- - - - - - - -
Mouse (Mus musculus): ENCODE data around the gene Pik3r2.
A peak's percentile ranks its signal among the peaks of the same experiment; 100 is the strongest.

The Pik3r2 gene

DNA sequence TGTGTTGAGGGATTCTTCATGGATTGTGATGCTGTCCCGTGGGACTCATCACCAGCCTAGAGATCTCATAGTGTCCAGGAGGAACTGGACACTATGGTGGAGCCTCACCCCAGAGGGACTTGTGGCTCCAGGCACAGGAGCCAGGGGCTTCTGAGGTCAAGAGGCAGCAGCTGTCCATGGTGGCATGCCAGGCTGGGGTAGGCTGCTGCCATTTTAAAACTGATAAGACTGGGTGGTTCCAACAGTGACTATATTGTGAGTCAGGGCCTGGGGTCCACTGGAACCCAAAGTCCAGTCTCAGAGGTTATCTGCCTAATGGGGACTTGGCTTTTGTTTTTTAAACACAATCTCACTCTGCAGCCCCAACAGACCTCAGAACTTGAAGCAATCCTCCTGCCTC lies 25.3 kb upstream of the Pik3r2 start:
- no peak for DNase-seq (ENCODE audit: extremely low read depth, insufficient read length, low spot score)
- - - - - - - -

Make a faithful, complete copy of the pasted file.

Mouse (Mus musculus): ENCODE data around the gene Pik3r2.
A peak's percentile ranks its signal among the peaks of the same experiment; 100 is the strongest.

The Pik3r2 gene

DNA sequence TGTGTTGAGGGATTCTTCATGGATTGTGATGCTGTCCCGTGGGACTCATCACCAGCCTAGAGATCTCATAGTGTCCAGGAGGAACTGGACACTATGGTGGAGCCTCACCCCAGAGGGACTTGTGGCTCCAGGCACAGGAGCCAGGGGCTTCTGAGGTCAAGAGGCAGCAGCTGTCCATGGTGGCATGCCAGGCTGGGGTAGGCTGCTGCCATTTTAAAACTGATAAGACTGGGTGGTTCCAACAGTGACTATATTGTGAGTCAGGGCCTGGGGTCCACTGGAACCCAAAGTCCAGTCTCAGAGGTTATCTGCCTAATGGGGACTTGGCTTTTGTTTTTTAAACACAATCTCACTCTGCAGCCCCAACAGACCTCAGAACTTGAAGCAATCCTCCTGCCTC lies 25.3 kb upstream of the Pik3r2 start:
- no peak for DNase-seq (ENCODE audit: extremely low read depth, insufficient read length, low spot score)